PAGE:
Tensions with Russia are at an all-time high and Firestorm doesn’t make them better. And neither does Superman. 

Doomsday Clock 8
Written by Geoff Johns
Pencils and Inks by Gary Frank
Colors by Brad Anderson

One of the most intriguing things about WATCHMEN was the social and political commentary on the times that Alan Moore and Dave Gibbons peppered throughout the book. The fear of nuclear annihilation had everyone on edge 30 years ago, and it really informed much of the 12-issue story that Geoff Johns and Gary Frank are homaging here with DOOMSDAY CLOCK.

The Cold War between the U.S. and the U.S.S.R. may have ended with the collapse of the Soviet Union, but we’re amazingly back in a constant state of agitation with Russia, 30 years later. So, having that kind of commentary find its way into the dominant theme of an issue should have been expected, even if it took 8 issues before the real shit hit the fan. 

While most of the series up until now has focused on Batman, the new Rorschach and the Mime and the Marionette, a far cry from the promised confrontation between Dr. Manhattan and Superman, we get closer to it here, though maybe not close enough. 

Johns turns his attention to the Supermen Theory – that the U.S. has the majority of the world’s superheroes because the government is creating them to give themselves an advantage – and it leads to some very severe problems when Firestorm turns a whole bunch of Russians to glass. And when Superman decides to step in and try and ease conditions, he possibly is framed into starting an international incident.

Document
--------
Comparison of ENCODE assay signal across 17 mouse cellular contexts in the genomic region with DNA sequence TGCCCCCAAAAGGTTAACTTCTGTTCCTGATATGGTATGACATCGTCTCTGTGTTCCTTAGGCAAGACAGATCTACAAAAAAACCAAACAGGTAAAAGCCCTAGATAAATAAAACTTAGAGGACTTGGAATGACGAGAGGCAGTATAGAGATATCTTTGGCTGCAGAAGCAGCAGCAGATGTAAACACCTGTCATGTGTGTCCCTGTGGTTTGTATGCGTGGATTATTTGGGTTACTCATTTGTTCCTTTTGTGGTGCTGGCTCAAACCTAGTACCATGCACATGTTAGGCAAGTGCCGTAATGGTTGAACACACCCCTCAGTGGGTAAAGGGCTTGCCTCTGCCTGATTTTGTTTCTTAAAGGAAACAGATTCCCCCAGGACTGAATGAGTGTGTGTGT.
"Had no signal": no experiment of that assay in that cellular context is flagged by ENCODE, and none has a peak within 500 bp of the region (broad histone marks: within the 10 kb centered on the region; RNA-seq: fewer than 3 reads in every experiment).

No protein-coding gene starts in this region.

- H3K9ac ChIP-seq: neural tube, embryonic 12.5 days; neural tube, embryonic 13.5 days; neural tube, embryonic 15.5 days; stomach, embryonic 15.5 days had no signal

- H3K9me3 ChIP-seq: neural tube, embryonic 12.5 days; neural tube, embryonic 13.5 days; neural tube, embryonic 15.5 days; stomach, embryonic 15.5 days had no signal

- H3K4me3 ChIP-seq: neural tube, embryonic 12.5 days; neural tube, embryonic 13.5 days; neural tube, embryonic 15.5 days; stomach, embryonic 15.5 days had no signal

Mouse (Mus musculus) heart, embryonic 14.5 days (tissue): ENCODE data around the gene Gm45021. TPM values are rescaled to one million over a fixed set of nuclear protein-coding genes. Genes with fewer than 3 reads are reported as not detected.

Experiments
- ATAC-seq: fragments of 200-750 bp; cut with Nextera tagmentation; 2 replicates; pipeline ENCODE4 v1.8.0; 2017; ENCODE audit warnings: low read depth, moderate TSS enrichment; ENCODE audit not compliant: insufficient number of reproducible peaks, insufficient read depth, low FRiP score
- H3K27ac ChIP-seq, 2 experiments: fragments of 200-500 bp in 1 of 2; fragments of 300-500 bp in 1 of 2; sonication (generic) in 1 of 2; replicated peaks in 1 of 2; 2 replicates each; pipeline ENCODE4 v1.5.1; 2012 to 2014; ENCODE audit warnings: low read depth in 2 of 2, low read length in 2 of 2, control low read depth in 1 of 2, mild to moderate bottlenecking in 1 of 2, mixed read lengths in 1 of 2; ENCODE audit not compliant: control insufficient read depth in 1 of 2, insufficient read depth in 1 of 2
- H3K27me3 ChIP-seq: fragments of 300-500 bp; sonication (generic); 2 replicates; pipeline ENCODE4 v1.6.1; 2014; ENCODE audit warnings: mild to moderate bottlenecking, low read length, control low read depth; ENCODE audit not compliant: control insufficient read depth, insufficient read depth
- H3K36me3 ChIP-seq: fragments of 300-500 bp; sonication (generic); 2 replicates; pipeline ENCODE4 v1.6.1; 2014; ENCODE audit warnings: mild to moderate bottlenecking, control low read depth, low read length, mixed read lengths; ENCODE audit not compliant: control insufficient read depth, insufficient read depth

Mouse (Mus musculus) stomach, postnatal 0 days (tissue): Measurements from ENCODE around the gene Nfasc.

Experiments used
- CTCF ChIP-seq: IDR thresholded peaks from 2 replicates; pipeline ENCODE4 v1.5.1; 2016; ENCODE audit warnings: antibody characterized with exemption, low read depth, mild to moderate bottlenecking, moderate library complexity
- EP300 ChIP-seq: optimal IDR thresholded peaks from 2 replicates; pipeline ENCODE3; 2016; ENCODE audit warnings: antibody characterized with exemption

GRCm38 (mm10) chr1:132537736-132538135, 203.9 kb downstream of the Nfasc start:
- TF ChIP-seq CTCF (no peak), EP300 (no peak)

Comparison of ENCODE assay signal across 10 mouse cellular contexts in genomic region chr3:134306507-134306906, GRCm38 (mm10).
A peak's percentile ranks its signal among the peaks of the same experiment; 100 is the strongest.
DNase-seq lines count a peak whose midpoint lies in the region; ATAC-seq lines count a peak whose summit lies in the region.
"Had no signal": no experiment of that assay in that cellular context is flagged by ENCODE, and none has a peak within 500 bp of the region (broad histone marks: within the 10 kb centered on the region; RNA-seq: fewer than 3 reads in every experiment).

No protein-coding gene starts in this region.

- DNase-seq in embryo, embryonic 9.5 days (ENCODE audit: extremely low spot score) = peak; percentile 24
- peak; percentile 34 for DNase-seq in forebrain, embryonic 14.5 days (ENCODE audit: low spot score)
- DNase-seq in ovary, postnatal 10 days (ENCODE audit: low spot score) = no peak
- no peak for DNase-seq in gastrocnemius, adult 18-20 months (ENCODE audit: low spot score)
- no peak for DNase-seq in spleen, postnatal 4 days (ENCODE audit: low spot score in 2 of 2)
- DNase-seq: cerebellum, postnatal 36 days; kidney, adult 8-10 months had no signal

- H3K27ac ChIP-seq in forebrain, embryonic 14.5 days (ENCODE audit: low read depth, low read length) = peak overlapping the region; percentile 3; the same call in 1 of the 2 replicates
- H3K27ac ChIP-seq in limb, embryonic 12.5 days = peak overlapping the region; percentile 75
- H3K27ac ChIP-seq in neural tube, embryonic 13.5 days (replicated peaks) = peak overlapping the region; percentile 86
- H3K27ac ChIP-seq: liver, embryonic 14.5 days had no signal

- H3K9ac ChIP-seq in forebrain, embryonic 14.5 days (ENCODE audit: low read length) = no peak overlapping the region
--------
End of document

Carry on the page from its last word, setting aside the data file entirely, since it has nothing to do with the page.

If the characters in WATCHMEN thought that their Doomsday Clock was creeping toward midnight, the Russian army attacking Superman and inadvertently killing a bunch of glassed Russians would probably place it at half past one. 

It was an intense issue that makes the wait between issues completely worth it. I still want the confrontation between Superman and Dr. Manhattan, but at this point, I’m pretty happy there was an issue that focused on Superman and his importance to the world.